Weathering A Cold
23 January 2020 MedicAlert

Christmas may be a distant memory, but winter is only just really kicking in, bring colds and bugs to join the party. Knowing how best to look after yourself - and protect those around you - can be tricky whilst managing all your other obligations and priorities. Living with a health condition can make this even more difficult, yet all the more pressing.

Keeping others safe

According to the Office for National Statistics, 141m working days were lost in 2018, with minor illnesses including colds stated as the most common reason for absence1. Whilst this sounds like a huge number, it has actually dramatically dropped since the 2008 recession, most likely due to increased worries about job security. Whilst no one wants to get behind, turning up when you’re ill shouldn’t necessarily be something to be praised for. Managers should be able to trust their employees to know when they need time to recover.

It can sometimes be hard to judge whether staying in bed or dragging yourself to your workplace is the better option when you’re ill - where do you draw the line, at a runny nose and a few sneezes, or when you have a fever and the shivers? In short, it may depend on your workplace and who you come into contact with.

Woman blowing her nose

If you are working with anyone with a higher risk, such as young children, in healthcare or you have a colleague with a reduced immune system, you are likely to be leaving a trail of germs that can threaten their health. Particular symptoms are a big no-no for everyone; if you’ve experienced vomiting or diarrhoea in that 48 hours, you’re likely to still be contagious and no one will thank you for sharing those particular gifts.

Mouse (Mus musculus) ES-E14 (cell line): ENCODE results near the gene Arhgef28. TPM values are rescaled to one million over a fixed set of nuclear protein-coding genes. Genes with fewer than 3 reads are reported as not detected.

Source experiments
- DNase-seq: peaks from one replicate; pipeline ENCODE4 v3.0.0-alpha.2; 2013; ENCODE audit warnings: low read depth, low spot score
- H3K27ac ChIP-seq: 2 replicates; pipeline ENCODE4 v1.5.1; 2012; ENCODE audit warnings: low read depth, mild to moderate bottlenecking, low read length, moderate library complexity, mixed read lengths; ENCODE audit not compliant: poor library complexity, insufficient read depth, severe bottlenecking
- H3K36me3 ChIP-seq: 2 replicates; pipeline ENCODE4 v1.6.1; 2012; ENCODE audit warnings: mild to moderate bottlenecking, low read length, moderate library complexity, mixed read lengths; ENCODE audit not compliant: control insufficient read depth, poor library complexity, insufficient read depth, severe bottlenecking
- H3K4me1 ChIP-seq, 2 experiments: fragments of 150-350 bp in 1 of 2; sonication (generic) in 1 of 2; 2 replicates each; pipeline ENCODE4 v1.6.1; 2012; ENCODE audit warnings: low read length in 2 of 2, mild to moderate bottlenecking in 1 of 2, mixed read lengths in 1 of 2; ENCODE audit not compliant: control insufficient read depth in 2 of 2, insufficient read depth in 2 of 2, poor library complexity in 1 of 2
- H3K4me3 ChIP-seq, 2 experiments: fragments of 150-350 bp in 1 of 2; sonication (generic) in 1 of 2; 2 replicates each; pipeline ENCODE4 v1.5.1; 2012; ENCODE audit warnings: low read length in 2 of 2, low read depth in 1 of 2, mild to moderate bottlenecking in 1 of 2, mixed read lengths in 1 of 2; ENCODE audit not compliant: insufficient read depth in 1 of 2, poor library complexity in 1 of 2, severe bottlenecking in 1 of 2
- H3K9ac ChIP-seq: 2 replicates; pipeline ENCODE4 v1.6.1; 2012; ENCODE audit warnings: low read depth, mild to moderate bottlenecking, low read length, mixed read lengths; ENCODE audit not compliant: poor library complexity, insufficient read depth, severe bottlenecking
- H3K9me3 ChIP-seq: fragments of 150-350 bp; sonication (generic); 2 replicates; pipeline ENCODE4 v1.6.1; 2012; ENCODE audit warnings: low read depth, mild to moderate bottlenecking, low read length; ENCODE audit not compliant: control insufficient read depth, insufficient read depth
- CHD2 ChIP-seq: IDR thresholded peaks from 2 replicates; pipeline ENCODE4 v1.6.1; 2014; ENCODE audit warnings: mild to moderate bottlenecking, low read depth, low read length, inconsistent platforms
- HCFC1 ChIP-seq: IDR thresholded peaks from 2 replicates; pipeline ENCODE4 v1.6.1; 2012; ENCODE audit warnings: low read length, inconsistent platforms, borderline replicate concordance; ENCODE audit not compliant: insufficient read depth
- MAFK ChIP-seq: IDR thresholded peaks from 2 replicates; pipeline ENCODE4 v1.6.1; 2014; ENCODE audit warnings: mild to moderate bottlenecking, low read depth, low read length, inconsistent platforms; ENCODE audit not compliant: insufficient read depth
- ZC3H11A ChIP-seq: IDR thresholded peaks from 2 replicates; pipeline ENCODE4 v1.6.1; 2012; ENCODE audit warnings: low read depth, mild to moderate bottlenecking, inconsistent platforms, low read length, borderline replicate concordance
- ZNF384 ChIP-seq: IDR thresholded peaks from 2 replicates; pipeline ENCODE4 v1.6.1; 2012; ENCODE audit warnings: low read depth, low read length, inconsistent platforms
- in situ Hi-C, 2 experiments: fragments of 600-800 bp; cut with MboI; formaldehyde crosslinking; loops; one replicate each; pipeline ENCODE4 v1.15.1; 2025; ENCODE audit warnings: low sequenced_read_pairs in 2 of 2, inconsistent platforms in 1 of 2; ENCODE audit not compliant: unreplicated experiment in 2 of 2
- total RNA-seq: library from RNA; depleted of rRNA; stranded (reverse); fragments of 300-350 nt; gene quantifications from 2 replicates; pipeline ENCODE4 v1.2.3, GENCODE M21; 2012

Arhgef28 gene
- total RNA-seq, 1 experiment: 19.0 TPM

The common cold can actually remain contagious for up to 2 weeks after symptoms appear, Whilst it is obviously not realistic to take a fortnight off work every time you have a sniffle, be sensible - wash your hands often and thoroughly, cover your mouth when you cough, throw tissues straight into a bin and wash cups thoroughly after use.

Looking after yourself

If you have underlying health conditions, the cold season can be even trickier to navigate. You may find that symptoms are worse, last longer and exacerbate your existing conditions too.

It’s a common misconception that colds are only spread by airborne particles. In fact, cold viruses can also contaminate objects and surfaces in the environment of a sufferer. Experiments have demonstrated that a cold virus readily transfers from the skin and hands of a cold sufferer to the hands and fingers of another person during periods of brief contact2. During cold season, it may be wise to be less tactile with others, especially if you’re not sure of their state of health!

Equally, sufferers can leave surfaces contaminated long after they have left the area. To keep yourself safe, consider wiping door handles, chairs, desks or kitchen worktops with warm soapy water, and carry hand-sanitiser gel with you to use before you eat.

Person cleaning kitchen counter

Those with health conditions, such as diabetes, neurological disorders or heart, lung or kidney conditions, may find that any medications they regularly take can cause over-the-counter cold remedies to be dangerous. It is important to always consult your doctor before taking any drugs if you are already on medication or believe that it may affect your condition in any manner.

Whilst it may be tempting to isolate yourself, unless your immune system is extremely weakened, this isn’t necessary - you cannot completely eliminate the risk of catching a common cold and the impact of becoming insular on mental health may be greater than weathering a bug. Instead, work on supporting your immune system - get enough sleep, exercise regularly, manage stress and include lots of vegetables in your daily diet. When you can, get outside, get some sun and keep socialising!

Lastly, don’t forget that winter’s weather conditions can make you more vulnerable or affect underlying conditions in other ways. For example, very cold spells means your heart has to work harder to keep yourself warm, causing blood vessels to constrict3. It’s important to wear your MedicAlert every day – if you don’t already have medical ID jewellery, now is the time! – to ensure those around you can help you, if you encounter any difficulties!

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1 The Guardian
2 Common Cold Org
3 British Heart Foundation

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